Jah Cho has seen how hard life can be.
In Northern Thailand you’ll find dozens of small villages where several ethnic minorities live. Many tribal groups have never been granted national citizenship. Many have faced persecution from the state. It isn’t uncommon to find older adults willing to talk about how they once had to escape as refugees into neighboring countries.
Jah Cho experienced this twice in his lifetime, first as a child. “I left my home village when I was still very young, so I don’t have a good recollection of what that is like,” he told us with a thoughtful smile.
“I’m originally from China. I lived there until I was 15. It was a famine that caused us to move. We were very poor. My parents decided to move us to Myanmar. We lived there in a place called Namisuh. I got married.”
Ja Cho is a member of the Yellow Lahu tribe. They have historically relied on forest farming for survival, which has been difficult due to persecution and other issues. “Even though we moved, we faced challenges there like conflict, famine, and health issues with my parents. My parents passed away,” he remembers.
He practices sustainability so his kids can have better.
Jah Cho now has children and grandchildren. One son lives with him in Huay Lu. The others have moved to cities like Bangkok and Chiang Mai. He is an active participant in Plant With Purpose’s program in Thailand. Plant With Purpose seeks to empower ethnic farmers to grow more crops while restoring their environment. He regularly participates in community discussions on how to pursue sustainability as a group.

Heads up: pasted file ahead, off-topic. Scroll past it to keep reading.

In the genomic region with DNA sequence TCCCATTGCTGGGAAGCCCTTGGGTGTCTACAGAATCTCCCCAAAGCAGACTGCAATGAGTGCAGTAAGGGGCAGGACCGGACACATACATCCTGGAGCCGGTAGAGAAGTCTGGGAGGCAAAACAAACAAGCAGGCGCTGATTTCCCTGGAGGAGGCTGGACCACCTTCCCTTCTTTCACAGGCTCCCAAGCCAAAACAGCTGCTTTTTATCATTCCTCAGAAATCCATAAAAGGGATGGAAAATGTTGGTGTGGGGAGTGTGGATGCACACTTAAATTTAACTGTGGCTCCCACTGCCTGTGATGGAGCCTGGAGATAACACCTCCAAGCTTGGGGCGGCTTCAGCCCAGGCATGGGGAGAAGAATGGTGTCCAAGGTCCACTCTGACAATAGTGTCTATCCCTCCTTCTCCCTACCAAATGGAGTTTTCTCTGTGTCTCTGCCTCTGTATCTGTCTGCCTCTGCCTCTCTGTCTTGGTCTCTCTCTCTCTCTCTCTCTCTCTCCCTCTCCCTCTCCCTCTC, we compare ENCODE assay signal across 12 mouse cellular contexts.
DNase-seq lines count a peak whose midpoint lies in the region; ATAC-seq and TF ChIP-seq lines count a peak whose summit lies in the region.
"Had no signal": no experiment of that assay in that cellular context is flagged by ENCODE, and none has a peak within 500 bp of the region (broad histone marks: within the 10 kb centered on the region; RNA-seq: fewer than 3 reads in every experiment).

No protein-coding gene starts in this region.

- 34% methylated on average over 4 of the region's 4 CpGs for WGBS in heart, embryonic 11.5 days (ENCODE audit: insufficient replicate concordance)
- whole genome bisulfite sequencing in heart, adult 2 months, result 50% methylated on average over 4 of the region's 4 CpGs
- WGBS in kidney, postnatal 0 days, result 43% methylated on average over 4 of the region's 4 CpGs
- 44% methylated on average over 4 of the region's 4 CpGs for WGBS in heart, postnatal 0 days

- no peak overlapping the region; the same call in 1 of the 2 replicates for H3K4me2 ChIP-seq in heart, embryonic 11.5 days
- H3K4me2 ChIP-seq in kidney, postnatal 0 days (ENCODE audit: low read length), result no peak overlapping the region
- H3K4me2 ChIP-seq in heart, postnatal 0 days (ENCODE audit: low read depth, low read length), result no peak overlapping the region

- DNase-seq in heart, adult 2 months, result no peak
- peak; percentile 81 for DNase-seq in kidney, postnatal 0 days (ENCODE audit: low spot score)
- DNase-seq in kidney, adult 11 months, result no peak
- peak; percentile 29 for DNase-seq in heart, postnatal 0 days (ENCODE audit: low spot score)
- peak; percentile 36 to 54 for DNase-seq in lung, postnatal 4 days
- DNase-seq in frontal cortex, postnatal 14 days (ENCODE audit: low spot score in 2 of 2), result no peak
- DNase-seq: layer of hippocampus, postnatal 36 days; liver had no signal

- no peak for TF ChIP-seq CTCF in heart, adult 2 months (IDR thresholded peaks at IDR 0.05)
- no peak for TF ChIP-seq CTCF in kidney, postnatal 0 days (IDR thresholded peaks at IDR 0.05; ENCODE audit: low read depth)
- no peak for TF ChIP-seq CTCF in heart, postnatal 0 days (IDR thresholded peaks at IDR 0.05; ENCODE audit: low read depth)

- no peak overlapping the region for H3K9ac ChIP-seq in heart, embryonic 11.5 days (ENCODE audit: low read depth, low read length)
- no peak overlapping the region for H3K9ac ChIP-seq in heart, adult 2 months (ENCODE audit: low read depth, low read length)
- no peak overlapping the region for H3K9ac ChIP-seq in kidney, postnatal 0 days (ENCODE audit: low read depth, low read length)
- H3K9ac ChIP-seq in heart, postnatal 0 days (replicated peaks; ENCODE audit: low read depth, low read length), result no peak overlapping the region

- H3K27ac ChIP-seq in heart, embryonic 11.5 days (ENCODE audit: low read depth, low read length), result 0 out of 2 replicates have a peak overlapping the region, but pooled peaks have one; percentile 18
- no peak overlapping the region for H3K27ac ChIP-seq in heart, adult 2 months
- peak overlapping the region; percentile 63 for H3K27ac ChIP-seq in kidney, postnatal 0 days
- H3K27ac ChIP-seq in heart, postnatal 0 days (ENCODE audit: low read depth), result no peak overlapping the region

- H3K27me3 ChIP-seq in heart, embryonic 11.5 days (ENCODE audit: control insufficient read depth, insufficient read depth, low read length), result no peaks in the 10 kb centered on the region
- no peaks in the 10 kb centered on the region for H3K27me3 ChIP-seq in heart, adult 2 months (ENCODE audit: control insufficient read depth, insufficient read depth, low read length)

“I am Christian. See, I cannot read or write, but I listen to teaching at church and follow the teachings. I teach my children to do good things. Now I’m involved in a community leadership role. When we talk about sustainability, we need to talk about the past. If we don’t understand the past, we can’t look at the future. Sustainability means I will pass on land, farmland and cattle, but also knowledge to my children.”
Sustainability is generosity stretched across time.
Sustainability is a word with many meanings, but Paul Hawken’s explanation seems to match Jah Cho’s outlook. He describes sustainability as “the endless expression of generosity on behalf of all.”
In order to live a life of purpose, it’s valuable to think of what we will leave behind after our stories are written. Leaving behind an environment that can sustain a thriving life, leaving behind acquired wisdom, and leaving behind an example of compassion are things that will continue to nourish and inspire generations to come.
Plant With Purpose aims to support Jah Cho’s desire to pass on wisdom and a healthy land to his children and grandchildren, along with any villager who dreams of leaving a better home for his or her descendants. A gift of $22 each month can help deliver on this desire. Learn more about becoming a Purpose Partner at our website.